LONDON – Rizq, a UK-based Islamic digital challenger bank is preparing for its launch this summer, Akmal Saleem, the fintech’s co-founder and CEO, told Salaam Gateway.
“We are building Rizq from a different angle,” said Saleem. “We are positioning Rizq from the Muslim lifestyle perspective. We want to solve mainstream banking issues for Muslims in the West, which is in line with their lifestyle.”
Muslims in the UK still use interest-based or conventional current accounts because they do not see a true alternative, according to Saleem.
There is no definitive data to support his claim but in July last year, a survey by the Shariah-compliant Gatehouse Bank found that 46% of 1,000 British Muslims polled had never used Islamic finance. Muslims account for around 3 million of the UK’s 63.2 million population, according to the last official Census in 2011.
Established in late February, Rizq will be both an app and web-based digital challenger bank.
It plans to do an alpha or soft launch in April or May with a small group of individuals, followed by a full launch in June. However, this may be pushed to July, because of the current operating environment hit by the coronavirus outbreak.
Building product awareness during the UK COVID-19 lockdown has been limited to podcasts and other online and digital media, with plans to continue a grassroots strategy once movement restrictions are lifted.
Saleem said the company has applied for a license from regulator the Financial Conduct Authority (FCA) and he sees the registration being on track for acceptance by May 29.
The digital challenger will offer a current account to begin with and then launch a premium account at a later stage. According to Saleem, the company is working with a major card provider and will offer a debit card for both accounts.
The platform will offer other features including shared accounts, budget analysis and cashback features and functionality developments such as an auto-donation function which allows users to give to charity.
Rizq is eyeing 500 to 1,500 people at its alpha launch and the goal is to have at least 45,000 customers by the end of the year.
Saleem considers UK-based Niyah, which launched earlier this year, and Germany-based Insha, which has yet to launch in the UK, as direct competitors.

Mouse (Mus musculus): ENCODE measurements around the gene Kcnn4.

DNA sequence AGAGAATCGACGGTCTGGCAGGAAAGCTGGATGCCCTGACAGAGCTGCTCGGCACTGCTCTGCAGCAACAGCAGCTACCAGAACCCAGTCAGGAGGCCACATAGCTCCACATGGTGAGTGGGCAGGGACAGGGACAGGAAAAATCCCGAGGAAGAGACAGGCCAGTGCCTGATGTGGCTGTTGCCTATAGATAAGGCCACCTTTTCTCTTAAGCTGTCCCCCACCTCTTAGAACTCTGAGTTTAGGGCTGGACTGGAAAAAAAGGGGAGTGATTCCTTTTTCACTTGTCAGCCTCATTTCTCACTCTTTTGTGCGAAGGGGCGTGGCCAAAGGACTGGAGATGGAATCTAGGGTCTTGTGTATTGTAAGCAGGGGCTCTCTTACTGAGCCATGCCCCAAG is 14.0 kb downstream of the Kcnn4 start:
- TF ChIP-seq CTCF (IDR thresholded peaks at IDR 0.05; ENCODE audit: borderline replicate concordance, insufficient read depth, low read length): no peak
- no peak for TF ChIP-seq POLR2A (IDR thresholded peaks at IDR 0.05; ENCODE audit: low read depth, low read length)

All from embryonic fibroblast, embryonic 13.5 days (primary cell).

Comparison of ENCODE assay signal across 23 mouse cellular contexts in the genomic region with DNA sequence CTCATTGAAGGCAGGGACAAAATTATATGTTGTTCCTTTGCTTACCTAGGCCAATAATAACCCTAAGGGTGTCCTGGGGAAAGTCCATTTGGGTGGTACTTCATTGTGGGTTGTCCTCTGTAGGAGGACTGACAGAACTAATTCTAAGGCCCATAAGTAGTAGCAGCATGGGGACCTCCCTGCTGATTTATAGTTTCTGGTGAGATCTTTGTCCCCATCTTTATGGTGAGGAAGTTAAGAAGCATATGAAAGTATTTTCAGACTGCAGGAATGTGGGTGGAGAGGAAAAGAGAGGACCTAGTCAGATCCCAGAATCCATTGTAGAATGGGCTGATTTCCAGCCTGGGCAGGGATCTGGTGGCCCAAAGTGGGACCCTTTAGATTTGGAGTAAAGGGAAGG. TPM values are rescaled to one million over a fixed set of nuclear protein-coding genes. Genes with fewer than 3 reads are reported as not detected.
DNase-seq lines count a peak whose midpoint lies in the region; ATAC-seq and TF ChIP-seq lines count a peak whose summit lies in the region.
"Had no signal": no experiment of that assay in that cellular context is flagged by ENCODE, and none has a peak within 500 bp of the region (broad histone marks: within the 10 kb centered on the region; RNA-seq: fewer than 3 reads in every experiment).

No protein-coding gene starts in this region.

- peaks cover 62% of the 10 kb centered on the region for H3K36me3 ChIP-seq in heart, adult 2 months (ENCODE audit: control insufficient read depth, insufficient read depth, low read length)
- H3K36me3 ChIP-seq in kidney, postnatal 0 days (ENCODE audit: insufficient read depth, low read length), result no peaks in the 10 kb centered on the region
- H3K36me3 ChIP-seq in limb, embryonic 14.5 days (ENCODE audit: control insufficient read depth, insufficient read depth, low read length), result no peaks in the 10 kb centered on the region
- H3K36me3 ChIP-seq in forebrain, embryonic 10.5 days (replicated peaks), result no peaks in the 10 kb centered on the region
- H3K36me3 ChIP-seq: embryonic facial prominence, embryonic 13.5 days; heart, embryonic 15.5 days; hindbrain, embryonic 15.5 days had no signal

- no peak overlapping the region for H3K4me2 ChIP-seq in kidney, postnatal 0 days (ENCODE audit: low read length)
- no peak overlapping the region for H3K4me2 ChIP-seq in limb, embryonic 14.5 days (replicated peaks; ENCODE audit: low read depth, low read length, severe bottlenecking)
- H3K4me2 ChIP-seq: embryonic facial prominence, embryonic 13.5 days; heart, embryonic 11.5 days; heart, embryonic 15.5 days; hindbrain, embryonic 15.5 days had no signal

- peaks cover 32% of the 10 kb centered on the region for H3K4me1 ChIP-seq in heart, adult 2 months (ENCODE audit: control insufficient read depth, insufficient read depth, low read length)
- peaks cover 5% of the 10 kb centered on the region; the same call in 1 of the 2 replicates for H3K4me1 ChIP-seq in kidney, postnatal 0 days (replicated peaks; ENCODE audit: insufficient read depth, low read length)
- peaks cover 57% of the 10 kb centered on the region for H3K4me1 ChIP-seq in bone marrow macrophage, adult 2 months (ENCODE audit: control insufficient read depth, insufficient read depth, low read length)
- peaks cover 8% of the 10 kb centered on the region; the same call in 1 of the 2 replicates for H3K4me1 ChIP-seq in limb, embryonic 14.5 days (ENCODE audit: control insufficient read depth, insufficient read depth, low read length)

He said in terms of differentiation, Rizq will be both online and mobile unlike its competitors.
Saleem also said branding will play an important role in Rizq’s product differentiation and appeal in attracting customers. “The branding will help make Rizq work as it relates to people and the notion of “Rizq” has been passed down generation after generation,” he said.
Saleem argues that the incumbent Islamic banks in the UK have struggled to communicate and appreciate basic customers who hold current accounts.
Indeed, this was a recommendation from the findings of Gatehouse Bank’s survey in July, which said that the industry needs to better communicate what makes its products Shariah-compliant, after finding that 61% of consumers were sceptical about how Islamic the products really are.
Rizq has appointed well-known Shariah scholar Mufti Faraz Adam as advisor and Umer Suleman to advise on governance and strategy.
“We make it clear that we are Shariah-compliant, but we’re not Shariah-compliant just as a stamp on financial products,” said Saleem.
Without giving any details, he stressed that ESG standards are being developed but that the landscape is evolving.
“On a Shariah level Mufti Faraz is involved on all fronts and reviews all agreements, contracts and counsels us on relationships to ensure that we consider things from all perspectives. These things will show more once we launch.”
So far Rizq has been self-funded by its founders.
By mid-May it is set to close £600,000 ($756,420) of investment from private investors. So far it has secured around 60% of this, with most of the funds coming from UK-based Muslim individuals.
The funds will be used to ensure they don’t have to cap growth, according to Saleem.
The company plans to raise more money to help with growth. It plans to launch crowdfunding in October as well as Series A funding at the end of the year or beginning of next year.
The Rizq team, currently comprised of 4 full-timers, is likely to expand, according to Saleem.
In addition to growth and hiring, Rizq also has international ambitions.
“We will start in the UK and then look to expand into Europe in 2021,” said Saleem.
(Reporting by Hassan Jivraj; Editing by Emmy Abdul Alim email@example.com)
*A correction was made under the sub-header GROWTH PLANS. The crowdfunding round is scheduled for October and not May, as Akmal Saleem originally informed Salaam Gateway.
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